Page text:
Q&A  | 

Digital game adiction, prejudice or reality? With Daniel Aranda

"[young people] prefer physical interaction over staying at home and playing online. Perhaps we should reflect on the public spaces available to youngsters and how we adults allow the latter to enjoy them".

Tags: 'Digital transformation' 'Ética'


Reading Time: 4 minutes

Daniel Aranda is Information and Communication Sciences professor and GAME group researcher at the Universitat Oberta de Catalunya. His research focuses on forms of consumption, cultural practices and social dynamics related to digital entertainment and leisure.

He currently co-directs the "Digital Social Education" project which explores how the Internet and social media allow young people to become political actors as well as involved in social, cultural and economic political life. It also designs the guidelines for a digital social education specific to social education centers for young people.

According to the parental control tool Qustodio, during the confinement, Spanish children doubled the number of hours they spent with online and video games. The same trends can be observed in the use of social networks. What are the consequences of hyperconnectivity among children and how has the pandemic impacted digital habits?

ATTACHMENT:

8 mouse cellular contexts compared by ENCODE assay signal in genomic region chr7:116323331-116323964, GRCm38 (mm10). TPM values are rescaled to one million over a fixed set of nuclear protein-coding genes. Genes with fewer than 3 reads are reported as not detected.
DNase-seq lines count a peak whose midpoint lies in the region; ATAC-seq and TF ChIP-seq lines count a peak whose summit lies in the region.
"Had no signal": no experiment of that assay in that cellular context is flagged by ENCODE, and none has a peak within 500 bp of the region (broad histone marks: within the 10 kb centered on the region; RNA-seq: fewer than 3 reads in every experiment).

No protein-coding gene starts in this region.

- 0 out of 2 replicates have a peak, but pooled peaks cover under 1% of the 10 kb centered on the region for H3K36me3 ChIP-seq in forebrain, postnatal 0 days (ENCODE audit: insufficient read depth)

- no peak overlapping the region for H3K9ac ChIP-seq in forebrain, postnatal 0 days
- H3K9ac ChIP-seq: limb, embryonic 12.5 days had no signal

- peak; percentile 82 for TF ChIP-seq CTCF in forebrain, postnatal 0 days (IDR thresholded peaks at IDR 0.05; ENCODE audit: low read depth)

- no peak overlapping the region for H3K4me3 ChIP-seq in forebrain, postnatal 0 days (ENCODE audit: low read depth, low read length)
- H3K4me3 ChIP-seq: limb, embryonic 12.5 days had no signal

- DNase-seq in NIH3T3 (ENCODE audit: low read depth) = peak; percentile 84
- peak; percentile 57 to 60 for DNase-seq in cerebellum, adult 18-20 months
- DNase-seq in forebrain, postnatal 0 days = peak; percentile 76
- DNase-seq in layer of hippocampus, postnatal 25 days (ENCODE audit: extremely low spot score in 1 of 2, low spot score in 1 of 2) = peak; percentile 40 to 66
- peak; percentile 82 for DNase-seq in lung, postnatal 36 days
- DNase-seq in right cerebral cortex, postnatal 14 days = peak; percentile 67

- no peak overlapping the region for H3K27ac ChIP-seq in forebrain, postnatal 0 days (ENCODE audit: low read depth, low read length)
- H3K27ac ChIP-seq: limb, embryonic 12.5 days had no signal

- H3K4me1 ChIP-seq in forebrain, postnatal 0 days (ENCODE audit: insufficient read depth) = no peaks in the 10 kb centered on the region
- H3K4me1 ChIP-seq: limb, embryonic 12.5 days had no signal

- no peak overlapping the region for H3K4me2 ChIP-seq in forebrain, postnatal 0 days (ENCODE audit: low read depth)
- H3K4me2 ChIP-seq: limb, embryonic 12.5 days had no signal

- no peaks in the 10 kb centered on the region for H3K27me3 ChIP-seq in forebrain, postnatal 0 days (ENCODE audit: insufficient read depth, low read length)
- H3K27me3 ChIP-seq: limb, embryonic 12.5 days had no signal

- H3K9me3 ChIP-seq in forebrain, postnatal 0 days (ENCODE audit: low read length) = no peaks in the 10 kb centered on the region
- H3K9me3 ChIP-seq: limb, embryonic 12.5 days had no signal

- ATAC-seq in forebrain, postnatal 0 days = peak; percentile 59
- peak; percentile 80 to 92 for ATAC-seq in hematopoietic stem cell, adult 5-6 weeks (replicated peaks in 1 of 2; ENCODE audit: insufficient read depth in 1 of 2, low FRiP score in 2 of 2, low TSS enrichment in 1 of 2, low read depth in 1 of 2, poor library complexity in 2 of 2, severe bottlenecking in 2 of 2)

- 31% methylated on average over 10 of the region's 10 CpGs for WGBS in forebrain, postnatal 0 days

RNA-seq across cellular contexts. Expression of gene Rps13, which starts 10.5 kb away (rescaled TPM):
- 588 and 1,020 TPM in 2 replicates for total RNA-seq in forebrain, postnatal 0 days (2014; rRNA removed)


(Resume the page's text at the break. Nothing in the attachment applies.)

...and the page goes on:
First of all we would have to talk about increased connectivity rather than hyperconnectivity since it can be associated with dysfunctionality or pathologies. 

This increase in connectivity is not just a response to the lockdown but rather a general trend which tries to make up for the lack of social relationships. 

Perhaps we should ask ourselves what would have happened during the lockdown if we all -children as well as adults- had not been able to entertain ourselves, converse and, of course, work or study remotely thanks to technology.

Today's minors not only play but also socialize through electronic games, a trend exacerbated by the pandemic. Their idols are professional gamers. Are online games becoming too important for children?

Digital entertainment is part of the social context in which we live: an increasingly digital society. Online social interactions are becoming increasingly important in areas related to banking, shopping, healthcare and, of course, entertainment. 

This is a reflection of our society. However, in the research we have carried out among minors (12+) results show that they prefer physical interaction (playing in the park or meeting friends) over staying at home and playing online. Perhaps we should reflect on the public spaces available to our young people and how we adults let children and youngsters enjoy them.

It is estimated that gamers spent about $175 billion (Source: The New York Times) on software alone in 2020. Is there a problem of global child addiction to online games and does the gaming industry take any kind of position on this?

There is no global child addiction problem: there is no data that can prove this fact. 

It is, if anyone can think such nonsense, a prejudice, a socially reinforced idea that digital gaming is not a culturally valuable resource. 

What does exist is a certain laxity in the industry and in the legal system towards a certain type of digital game oriented to minors that enhances games of chance through surprise boxes or equivalent.